Fredrik Norén


Evolving agents to solve XOR in Pixling World

Training a neural network to perform XOR is basically the Hello World of machine learning, and since Pixlings (agents) in my evolution simulator all have neural networks for brains, I figured it should be pretty straightforward implement it in my game. This blog post will show you how to do it (don’t worry, it’s really easy). If you want to follow along you can create an account at, it’s free and runs completely in the browser so no need to install anything. You can also see a finished version of this here.

Pixlings performing XOR (True is ax, False is bucket, the small one is a newly born Pixling). You can have up to 1M of these guys running at 60 updates per second on a decent gaming machine, as the whole simulation runs on the GPU.

The general outline of what we’ll do is that we will give each Pixling an XOR “problem” each step, and if they solve the problem we will reward them by letting them reproduce. If they answer incorrectly we will kill them. This gives them plenty of incentive to get really good at XOR really quickly.

A problem to solve for our Pixlings

We’ll be using what’s called “Environments” to create the XOR problem for the Pixlings. Each environment has a single floating point value for each cell in the world, so if we create two of them and randomize the values to be either 0 or 1 we get the two values the Pixlings need to perform XOR on. They will then have to give an answer by using one out of two abilities we will give them (more on this later), so for instance if the values of the environments for a Pixling are 0 and 1, they should use the True ability if they don’t want to be killed, as 0 xor 1 is 1.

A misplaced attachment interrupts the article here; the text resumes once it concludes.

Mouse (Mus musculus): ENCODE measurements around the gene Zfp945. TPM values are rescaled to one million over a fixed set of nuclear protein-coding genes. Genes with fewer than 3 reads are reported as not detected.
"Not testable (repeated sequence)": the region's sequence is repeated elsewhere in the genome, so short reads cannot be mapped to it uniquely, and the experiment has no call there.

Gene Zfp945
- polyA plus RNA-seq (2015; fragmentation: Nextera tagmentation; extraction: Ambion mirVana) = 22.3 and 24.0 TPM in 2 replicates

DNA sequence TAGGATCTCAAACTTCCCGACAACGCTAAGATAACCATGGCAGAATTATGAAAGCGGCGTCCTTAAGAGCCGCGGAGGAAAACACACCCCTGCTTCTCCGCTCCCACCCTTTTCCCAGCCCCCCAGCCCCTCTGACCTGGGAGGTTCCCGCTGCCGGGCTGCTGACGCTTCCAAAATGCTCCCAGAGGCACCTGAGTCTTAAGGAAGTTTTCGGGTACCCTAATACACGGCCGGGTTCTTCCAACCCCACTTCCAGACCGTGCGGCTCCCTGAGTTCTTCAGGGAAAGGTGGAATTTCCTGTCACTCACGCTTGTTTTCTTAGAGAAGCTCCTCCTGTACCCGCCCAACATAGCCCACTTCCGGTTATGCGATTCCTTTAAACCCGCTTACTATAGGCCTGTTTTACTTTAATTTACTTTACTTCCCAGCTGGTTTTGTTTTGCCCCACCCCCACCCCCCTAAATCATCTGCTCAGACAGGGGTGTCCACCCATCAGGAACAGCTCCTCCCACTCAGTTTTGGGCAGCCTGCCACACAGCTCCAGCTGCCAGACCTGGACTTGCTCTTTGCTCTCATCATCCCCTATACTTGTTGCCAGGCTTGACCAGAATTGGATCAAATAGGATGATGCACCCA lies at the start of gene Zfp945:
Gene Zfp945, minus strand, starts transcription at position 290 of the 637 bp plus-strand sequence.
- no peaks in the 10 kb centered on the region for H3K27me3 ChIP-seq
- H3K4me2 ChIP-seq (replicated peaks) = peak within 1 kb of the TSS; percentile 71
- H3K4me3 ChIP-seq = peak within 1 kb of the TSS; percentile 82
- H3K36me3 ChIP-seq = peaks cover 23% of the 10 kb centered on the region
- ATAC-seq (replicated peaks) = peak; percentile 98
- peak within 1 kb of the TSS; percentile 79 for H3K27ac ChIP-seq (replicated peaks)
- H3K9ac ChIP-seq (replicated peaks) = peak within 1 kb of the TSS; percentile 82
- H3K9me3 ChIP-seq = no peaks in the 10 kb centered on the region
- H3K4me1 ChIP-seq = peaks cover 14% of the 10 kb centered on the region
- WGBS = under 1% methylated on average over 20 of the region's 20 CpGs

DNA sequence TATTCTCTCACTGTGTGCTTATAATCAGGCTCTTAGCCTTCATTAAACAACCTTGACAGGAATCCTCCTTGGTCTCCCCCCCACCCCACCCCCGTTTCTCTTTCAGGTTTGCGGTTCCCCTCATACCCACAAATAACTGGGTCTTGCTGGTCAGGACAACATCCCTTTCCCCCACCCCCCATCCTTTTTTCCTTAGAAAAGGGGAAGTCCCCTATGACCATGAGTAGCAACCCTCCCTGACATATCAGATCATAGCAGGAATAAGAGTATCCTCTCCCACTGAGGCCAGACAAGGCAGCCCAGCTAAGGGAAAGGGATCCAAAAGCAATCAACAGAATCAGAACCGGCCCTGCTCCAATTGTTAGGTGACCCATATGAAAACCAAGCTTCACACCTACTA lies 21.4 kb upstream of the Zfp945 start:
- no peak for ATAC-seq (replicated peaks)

Hit “Create World” if you haven’t already and then hit the green edit button in the top and create an environment named “A” (or whatever you want, just remember it later). In the eachStep section we will first add a “SetValue” with an If switch that sets the value to 0 or 1 depending on the outcome of a random number. This will create an environment where each cell is randomly 1 or 0 each step. You can set the “displayMaxValue” to 1 to make it easier to see the values, or change “visibility” to hide the environment from rendering entirely as it can get a bit annoying with the flashing colors after a while.

This is the configuration we’re going for. You can check that it’s working by hitting run in the panel to the right.

Duplicate this environment so you have two inputs to the network. You can duplicate it by right clicking the little square next to its name in the sidebar to the left and choosing “Duplicate” (surprise surprise). Hit Update to save these changes.

Tools to solve the problem

Next we will create two Abilities for the Pixlings named “True” and “False”. We’ll expect them to choose one or the other depending on the inputs of their current cell, and if they choose right we’ll reward them. Go to the Abilities editor and add a new Ability. In the Actions section we want an “If else” statement that switches on whether they guessed right or not, so for the “True” ability you want something that looks like this: